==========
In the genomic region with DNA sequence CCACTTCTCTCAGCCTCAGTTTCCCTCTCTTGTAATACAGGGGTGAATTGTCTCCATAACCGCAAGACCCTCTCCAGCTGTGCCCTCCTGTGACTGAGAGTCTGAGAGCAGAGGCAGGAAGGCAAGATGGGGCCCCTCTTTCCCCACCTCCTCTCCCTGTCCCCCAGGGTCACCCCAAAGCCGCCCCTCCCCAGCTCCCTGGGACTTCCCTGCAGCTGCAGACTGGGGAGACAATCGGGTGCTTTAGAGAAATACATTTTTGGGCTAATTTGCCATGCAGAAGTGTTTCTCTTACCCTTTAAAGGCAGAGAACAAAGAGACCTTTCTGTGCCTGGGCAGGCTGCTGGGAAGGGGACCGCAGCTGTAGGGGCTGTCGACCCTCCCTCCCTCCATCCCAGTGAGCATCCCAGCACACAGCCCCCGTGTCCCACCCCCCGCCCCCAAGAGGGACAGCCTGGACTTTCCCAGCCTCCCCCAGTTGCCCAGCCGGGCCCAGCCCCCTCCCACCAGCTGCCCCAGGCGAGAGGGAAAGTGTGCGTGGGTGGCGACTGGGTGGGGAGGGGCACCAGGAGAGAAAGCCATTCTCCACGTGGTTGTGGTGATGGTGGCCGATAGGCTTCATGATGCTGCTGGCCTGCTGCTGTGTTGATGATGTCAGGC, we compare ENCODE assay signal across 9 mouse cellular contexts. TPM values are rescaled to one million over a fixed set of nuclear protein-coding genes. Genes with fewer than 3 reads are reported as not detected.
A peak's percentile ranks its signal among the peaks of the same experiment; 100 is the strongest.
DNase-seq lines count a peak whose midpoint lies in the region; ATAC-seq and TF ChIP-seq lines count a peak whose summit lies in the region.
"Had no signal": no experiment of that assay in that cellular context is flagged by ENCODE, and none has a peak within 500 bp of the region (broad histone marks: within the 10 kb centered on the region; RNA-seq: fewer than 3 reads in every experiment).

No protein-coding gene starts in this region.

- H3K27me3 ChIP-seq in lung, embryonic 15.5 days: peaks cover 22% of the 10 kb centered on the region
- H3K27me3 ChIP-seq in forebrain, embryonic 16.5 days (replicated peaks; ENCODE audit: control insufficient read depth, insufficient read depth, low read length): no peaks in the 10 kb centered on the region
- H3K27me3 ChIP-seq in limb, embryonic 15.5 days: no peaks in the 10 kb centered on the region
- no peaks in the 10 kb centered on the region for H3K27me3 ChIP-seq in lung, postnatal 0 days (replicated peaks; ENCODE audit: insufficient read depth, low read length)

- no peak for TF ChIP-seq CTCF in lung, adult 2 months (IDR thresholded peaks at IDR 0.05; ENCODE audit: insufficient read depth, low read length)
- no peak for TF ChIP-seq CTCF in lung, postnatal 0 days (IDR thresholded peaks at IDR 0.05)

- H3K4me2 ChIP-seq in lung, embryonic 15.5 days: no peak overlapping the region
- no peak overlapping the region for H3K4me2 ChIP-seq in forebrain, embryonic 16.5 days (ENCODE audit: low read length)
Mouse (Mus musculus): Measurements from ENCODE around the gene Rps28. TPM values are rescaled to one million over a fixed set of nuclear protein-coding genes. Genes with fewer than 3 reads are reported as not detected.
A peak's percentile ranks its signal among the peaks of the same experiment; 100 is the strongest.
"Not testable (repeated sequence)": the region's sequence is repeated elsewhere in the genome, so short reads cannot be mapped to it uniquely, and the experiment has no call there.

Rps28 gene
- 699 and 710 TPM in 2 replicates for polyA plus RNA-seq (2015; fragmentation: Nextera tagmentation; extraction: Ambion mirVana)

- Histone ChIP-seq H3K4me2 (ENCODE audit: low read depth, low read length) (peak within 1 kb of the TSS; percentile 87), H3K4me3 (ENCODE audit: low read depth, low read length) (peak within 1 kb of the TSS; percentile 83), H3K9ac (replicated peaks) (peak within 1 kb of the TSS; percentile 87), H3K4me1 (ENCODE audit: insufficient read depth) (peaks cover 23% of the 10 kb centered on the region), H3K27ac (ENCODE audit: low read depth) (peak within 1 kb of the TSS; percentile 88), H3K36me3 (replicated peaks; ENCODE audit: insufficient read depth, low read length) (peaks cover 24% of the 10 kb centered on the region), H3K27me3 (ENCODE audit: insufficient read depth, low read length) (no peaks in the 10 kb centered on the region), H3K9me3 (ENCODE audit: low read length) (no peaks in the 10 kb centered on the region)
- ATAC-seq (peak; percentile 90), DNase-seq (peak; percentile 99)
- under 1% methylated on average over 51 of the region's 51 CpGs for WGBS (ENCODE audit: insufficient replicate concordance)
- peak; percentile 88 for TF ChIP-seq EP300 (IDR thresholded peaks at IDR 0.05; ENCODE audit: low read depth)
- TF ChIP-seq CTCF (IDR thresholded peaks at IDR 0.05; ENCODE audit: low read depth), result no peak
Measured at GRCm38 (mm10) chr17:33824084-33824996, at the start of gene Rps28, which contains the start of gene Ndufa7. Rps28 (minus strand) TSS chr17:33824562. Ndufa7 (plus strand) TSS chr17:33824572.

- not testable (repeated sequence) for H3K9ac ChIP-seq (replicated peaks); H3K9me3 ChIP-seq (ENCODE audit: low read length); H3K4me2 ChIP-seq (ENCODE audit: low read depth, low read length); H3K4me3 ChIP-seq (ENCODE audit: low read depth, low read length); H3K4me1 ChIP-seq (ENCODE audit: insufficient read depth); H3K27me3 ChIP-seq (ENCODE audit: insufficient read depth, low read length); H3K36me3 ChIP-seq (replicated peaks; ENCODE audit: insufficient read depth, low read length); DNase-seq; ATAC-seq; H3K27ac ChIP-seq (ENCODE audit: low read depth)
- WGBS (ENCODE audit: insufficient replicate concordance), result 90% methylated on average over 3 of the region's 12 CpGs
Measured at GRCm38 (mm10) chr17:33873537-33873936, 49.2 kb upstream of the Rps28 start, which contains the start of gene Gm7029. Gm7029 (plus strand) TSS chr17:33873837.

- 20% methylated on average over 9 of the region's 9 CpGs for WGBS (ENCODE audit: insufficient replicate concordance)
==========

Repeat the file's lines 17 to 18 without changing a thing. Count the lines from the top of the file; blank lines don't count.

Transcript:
Rps28 gene
- 699 and 710 TPM in 2 replicates for polyA plus RNA-seq (2015; fragmentation: Nextera tagmentation; extraction: Ambion mirVana)